Economic Stimulus

Economists are suggesting Americans be responsible with their rebate. Paying down debt or saving their rebate. What do you think?

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rebate

I think that's a subtle insult to Americans that they should "shop" on $300 to ~$2000 max or so. they are broke, tapped out, losing their homes, have negative savings, absurd credit card debt, home equity debt and few high paying jobs.

I agree and even worse is if they do consume it will most likely be spent on imports. But, for myself, it would go into savings, debt payment or tax payment. I think this is ridiculous and 150B is a lot I don't know the percentage of that are the actual checks but intuitively it makes more sense to invest in public infrastructure, they would spend on US materials, raw materials, generate a lot of jobs and also give businesses and people much needed roads, public works, electricity, water services that are needed.

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The Housing-Financial Industry Bail-out

One aspect of this package, that receives little attention from the media, is the Housing-Financial Industry Bail-out.

I received a letter from Senator Barbara Boxer, regarding her advocacy of this part of the bail-out--which consists of raising the conforming loan limits on mortgages that Fannie Mae and Freddie Mac can buy, from the current $417K to an astronomical $795K.

My take on Boxer's sellout to the Financial Industry is this:

Boxer has an undergraduate degree in Economics, and she knows exactly what will happen if conforming loan limits are raised, on loans purchased by Fannie Mae and Freddie Mac. (and raised tremendously—from the current $417K to ~ $800K) This will provide more loan money to maintain current home prices. It will help keep California home prices unaffordable. It will prevent them from falling to a true market level, consistent with historical levels dictated by Californians' income.

And it will put taxpayers on the hook for the inevitable bail-out of Fannie Mae and Freddie Mac. Worse still, it will make the size of the taxpayer-funded bailout even larger.

This is an unabashed bail-out of banks, mortgage brokers, MBS purchasers, and housing speculators. Not only does it bail out the same financial "geniuses" and con-artists who created this mess, it actually rewards them. And it does so at the expense of most Californians, especially those Boxer claims she's trying to help.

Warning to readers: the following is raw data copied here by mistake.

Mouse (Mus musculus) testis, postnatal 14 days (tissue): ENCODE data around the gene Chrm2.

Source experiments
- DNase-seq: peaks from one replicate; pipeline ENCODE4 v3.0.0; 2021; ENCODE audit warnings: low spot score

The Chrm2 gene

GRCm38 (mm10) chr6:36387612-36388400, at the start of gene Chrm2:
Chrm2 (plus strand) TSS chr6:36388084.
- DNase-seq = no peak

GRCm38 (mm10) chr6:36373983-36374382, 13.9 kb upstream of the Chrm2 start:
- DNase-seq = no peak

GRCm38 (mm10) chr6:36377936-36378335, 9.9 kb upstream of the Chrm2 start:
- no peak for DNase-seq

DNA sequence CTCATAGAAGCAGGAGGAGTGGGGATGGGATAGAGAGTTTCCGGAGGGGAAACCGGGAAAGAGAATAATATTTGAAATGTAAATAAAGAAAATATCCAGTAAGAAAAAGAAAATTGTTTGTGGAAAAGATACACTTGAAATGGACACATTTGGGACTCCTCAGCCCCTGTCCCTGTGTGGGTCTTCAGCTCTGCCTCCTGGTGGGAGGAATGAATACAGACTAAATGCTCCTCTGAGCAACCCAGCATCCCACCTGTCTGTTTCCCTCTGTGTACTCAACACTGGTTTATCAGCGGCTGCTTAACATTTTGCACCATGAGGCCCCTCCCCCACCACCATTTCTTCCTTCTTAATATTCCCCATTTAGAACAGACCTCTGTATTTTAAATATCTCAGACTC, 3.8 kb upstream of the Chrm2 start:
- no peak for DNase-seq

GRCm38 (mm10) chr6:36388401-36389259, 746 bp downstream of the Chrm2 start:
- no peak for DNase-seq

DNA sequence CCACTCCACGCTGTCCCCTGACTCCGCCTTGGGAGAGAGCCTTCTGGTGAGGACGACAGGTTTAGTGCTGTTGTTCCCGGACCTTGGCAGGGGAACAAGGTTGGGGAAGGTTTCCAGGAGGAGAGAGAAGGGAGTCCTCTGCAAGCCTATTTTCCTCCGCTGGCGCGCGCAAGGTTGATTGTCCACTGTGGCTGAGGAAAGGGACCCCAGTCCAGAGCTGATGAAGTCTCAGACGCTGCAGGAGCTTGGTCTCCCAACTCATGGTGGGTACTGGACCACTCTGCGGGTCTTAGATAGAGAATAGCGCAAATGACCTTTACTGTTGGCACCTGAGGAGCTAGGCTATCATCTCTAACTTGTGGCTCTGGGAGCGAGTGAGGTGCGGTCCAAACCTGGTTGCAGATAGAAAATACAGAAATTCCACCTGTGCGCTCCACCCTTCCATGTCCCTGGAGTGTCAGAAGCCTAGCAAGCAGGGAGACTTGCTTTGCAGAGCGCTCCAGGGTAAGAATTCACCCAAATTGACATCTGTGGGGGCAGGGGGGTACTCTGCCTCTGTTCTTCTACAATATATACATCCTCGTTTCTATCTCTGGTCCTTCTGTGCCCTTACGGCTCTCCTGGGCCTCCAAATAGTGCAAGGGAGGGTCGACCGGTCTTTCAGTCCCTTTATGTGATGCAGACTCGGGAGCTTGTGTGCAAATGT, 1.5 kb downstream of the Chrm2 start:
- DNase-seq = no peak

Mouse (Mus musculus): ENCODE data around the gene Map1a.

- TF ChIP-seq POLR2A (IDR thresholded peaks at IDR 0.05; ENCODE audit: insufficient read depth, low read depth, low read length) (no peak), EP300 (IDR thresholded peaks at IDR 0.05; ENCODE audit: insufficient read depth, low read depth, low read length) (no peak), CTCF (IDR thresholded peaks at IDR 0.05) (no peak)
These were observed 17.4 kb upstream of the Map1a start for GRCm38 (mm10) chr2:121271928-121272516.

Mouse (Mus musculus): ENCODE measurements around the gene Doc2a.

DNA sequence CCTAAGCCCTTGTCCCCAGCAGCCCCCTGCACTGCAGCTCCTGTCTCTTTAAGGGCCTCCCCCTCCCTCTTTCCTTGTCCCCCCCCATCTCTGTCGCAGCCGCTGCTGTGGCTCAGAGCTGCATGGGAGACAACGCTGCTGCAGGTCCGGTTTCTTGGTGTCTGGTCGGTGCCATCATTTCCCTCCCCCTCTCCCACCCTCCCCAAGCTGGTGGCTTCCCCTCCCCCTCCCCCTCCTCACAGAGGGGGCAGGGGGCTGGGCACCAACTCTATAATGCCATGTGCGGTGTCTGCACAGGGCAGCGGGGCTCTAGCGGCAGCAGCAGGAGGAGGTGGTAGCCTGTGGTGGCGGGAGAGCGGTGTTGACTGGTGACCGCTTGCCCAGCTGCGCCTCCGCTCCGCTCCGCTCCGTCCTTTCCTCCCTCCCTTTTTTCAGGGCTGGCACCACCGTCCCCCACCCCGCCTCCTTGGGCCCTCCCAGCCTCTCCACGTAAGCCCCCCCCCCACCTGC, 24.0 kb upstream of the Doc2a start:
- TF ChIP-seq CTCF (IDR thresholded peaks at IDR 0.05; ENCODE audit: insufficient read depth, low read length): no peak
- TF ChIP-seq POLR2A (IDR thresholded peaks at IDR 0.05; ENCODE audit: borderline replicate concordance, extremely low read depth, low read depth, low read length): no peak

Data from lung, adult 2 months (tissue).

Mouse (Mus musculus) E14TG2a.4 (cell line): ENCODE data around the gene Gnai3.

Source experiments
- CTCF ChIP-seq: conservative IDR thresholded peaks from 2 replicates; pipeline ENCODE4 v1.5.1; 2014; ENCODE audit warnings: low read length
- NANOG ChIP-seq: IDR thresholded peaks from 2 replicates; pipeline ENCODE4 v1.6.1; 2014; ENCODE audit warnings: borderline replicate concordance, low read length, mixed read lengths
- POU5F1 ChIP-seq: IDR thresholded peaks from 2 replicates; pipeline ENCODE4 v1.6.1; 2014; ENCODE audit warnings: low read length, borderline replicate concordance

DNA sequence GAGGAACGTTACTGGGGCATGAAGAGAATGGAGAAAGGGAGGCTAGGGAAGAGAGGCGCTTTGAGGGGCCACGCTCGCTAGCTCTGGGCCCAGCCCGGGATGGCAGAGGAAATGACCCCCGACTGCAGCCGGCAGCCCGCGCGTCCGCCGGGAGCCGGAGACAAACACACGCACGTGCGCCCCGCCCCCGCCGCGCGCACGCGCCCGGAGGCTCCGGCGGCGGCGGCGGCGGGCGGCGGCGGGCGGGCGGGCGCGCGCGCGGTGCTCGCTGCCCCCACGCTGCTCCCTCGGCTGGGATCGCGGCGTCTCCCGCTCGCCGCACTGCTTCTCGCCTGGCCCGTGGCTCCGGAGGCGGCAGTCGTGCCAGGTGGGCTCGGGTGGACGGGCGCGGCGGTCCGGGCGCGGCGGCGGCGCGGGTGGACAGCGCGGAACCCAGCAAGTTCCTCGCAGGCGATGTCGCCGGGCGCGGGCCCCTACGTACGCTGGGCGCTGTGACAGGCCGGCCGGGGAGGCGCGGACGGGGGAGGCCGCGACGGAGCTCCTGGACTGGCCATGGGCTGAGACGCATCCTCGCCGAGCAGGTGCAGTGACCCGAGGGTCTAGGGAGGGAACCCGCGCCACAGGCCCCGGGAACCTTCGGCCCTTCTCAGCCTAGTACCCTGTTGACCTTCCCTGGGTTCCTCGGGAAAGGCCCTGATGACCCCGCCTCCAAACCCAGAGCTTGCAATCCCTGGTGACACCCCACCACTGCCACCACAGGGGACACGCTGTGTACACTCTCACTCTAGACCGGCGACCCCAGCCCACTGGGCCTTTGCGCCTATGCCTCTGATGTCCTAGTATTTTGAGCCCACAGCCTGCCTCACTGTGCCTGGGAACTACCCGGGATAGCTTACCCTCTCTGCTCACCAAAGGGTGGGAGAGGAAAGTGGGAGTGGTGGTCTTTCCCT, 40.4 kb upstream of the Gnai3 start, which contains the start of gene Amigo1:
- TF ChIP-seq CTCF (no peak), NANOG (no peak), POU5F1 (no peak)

If there are 10 million Californians who are poor enough to be on Medi-Cal, they must also be eligible for Welfare (TANF). This means there are at least 10 million Californians that will be hurt by keeping home prices high by raising conforming loan limits.

But this 10 million number grossly understates the number actually affected. Most recent survey's put California home affordability at 10-12%. Which means that 88-90% of Californians can not
afford homes. The proposed increase in conforming loan limits hurts all of that 88-90%, ensuring that homes will remain unaffordable.

Once again, our government has concocted a "stimulus" package that offers only crumbs to most Americans--hoping to disguise its true intent—that of bailing out their rich campaign contributors and cronies in the Financial Industry.

The goal is to save the richest Americans from the consequences of their greed-motivated actions. The goal is to ensure that those at the top can continue privatizing profits, while socializing their losses.

The goal is to maintain our Corporate Welfare state, making sure the wealthy don't become less wealthy—by allowing them to dump their losses on non-wealthy taxpayers. This is just another reverse Robin Hood scam--ensuring that wealth continues to be transferred upwards.

It's no surprise that the Financial Industry bailout aspect is rarely mentioned by the news media. They're hoping no one will find out about it. They're hoping to fill air time by discussing the other aspects, and divert attention away from the Corporate Welfare aspect.

The Financial Industry is getting plenty of help already, Senator Boxer. How about worrying more about ALL of your constituents, instead of just the rich ones? How about worrying about the voters, instead of your big campaign contributors only.

There may be some good proposals in the suggested package. But they're more than nullified by the Housing/Financial Industry bail-out. If the Corporate bailout aspect becomes part of the package, most Americans will be worse off, not better.

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evaluations

I know many tapped out their home equity to pay their bills and if the home evaluations go down they will not be able to recover those additional debts.

But beyond that, I have to agree with you and no one, almost no one seems to mention that nobody can afford the damn house payments on your typical US salary and that these prices are too damn ridiculous.

I think this is the first time in the blogs and most assuredly not in the MSM I've seen anyone mention this.

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